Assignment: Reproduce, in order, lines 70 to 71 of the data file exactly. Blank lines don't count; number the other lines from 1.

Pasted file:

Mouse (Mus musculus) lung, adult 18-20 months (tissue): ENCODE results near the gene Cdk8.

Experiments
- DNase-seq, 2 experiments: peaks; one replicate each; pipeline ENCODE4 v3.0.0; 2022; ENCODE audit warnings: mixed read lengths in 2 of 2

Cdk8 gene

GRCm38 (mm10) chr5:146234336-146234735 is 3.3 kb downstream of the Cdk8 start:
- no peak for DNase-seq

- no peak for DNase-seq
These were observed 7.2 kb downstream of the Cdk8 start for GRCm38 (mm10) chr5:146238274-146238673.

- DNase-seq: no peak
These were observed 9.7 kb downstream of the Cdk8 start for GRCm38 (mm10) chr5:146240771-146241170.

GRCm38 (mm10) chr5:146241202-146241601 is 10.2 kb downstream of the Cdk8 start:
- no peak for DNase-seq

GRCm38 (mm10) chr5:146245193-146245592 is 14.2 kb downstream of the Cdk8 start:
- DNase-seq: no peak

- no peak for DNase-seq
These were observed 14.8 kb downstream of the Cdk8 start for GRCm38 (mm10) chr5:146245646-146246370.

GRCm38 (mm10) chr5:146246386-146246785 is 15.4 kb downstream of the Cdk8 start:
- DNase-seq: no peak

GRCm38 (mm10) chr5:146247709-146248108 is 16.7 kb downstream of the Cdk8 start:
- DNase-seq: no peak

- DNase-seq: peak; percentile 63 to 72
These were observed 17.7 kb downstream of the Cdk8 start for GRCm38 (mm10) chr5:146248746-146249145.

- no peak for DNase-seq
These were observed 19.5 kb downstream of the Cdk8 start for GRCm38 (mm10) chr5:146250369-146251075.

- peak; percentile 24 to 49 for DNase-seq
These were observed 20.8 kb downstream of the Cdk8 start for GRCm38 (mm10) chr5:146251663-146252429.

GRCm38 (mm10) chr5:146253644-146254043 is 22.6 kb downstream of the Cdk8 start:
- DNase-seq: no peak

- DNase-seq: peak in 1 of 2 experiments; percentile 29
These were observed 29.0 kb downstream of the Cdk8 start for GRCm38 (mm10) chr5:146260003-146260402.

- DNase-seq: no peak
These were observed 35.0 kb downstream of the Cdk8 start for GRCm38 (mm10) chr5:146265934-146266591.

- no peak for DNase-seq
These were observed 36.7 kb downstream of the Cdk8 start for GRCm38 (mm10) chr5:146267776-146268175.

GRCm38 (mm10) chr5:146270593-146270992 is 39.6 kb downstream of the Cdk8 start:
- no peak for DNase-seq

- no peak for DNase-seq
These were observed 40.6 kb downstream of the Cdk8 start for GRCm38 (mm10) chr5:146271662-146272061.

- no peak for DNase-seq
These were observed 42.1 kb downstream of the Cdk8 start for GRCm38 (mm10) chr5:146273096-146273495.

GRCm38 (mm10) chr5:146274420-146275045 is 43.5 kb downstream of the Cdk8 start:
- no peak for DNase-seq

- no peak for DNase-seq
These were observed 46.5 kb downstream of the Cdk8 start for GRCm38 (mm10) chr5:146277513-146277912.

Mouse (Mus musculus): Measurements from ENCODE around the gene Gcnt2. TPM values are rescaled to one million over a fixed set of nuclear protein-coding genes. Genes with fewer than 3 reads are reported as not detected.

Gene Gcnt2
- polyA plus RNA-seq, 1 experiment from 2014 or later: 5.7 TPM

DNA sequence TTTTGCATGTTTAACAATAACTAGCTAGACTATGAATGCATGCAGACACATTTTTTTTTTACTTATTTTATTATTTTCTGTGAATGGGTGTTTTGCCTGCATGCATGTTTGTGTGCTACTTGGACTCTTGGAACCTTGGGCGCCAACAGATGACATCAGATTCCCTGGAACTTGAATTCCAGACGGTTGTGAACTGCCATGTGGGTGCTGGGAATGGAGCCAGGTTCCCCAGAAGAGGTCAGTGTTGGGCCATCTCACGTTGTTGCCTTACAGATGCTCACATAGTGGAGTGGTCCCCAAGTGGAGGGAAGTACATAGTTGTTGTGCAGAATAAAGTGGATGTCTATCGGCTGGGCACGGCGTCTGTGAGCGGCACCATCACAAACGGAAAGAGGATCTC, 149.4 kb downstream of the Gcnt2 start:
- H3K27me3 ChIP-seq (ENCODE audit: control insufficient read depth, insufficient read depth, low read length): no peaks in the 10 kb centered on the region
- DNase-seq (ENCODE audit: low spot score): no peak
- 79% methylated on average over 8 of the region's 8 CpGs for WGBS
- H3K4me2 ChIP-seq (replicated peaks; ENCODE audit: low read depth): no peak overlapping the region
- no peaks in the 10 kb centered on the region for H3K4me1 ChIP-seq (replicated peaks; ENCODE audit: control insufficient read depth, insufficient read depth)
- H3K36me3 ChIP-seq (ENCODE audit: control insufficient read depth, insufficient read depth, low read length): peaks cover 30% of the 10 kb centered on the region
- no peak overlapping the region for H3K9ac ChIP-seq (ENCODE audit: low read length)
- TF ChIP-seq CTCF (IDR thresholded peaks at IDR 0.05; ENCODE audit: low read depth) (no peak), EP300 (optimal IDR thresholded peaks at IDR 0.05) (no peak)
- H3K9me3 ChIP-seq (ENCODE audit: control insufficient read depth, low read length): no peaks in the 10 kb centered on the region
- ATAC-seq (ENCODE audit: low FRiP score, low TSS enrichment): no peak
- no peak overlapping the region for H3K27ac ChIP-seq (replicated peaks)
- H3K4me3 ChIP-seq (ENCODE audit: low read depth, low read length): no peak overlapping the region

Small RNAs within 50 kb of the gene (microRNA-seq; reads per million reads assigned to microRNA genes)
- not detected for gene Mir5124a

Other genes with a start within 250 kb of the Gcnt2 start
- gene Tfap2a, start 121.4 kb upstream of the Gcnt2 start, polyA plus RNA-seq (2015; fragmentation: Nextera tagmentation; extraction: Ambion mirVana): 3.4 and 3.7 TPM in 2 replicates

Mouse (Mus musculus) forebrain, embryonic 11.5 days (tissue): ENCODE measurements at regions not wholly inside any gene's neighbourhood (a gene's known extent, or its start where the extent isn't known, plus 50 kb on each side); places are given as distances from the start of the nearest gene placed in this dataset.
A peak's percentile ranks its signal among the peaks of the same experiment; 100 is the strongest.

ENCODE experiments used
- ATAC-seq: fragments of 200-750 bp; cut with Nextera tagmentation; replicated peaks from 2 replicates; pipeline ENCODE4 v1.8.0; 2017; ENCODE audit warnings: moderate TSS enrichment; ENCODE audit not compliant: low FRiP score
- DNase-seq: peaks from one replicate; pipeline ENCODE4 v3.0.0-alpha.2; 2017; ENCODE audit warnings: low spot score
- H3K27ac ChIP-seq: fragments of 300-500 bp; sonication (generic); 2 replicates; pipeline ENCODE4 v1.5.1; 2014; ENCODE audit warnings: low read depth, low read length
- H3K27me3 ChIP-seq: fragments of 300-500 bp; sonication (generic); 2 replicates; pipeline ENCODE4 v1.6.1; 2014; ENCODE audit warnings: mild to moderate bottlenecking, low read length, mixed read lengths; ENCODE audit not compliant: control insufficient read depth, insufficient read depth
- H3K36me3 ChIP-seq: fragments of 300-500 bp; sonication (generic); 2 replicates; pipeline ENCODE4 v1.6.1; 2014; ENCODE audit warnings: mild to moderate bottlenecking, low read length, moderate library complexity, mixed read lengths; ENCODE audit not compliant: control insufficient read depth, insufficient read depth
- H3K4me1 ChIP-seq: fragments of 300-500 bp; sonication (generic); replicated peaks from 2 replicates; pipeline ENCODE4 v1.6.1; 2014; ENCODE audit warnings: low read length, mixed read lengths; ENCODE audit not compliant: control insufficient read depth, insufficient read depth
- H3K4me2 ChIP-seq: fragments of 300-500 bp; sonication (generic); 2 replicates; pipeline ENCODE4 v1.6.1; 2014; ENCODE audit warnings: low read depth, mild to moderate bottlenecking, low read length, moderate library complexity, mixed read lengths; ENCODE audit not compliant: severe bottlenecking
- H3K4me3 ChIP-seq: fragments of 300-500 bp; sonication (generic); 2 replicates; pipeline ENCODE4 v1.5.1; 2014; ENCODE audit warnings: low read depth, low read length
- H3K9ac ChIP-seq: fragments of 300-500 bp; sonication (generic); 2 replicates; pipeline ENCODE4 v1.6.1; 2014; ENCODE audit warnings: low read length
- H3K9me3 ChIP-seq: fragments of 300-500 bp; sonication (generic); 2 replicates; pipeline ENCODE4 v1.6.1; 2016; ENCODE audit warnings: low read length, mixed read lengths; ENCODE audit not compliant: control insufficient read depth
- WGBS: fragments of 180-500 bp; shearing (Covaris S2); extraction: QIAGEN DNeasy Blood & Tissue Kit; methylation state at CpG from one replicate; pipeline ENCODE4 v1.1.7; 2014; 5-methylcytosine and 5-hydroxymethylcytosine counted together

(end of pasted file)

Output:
- H3K27ac ChIP-seq: fragments of 300-500 bp; sonication (generic); 2 replicates; pipeline ENCODE4 v1.5.1; 2014; ENCODE audit warnings: low read depth, low read length
- H3K27me3 ChIP-seq: fragments of 300-500 bp; sonication (generic); 2 replicates; pipeline ENCODE4 v1.6.1; 2014; ENCODE audit warnings: mild to moderate bottlenecking, low read length, mixed read lengths; ENCODE audit not compliant: control insufficient read depth, insufficient read depth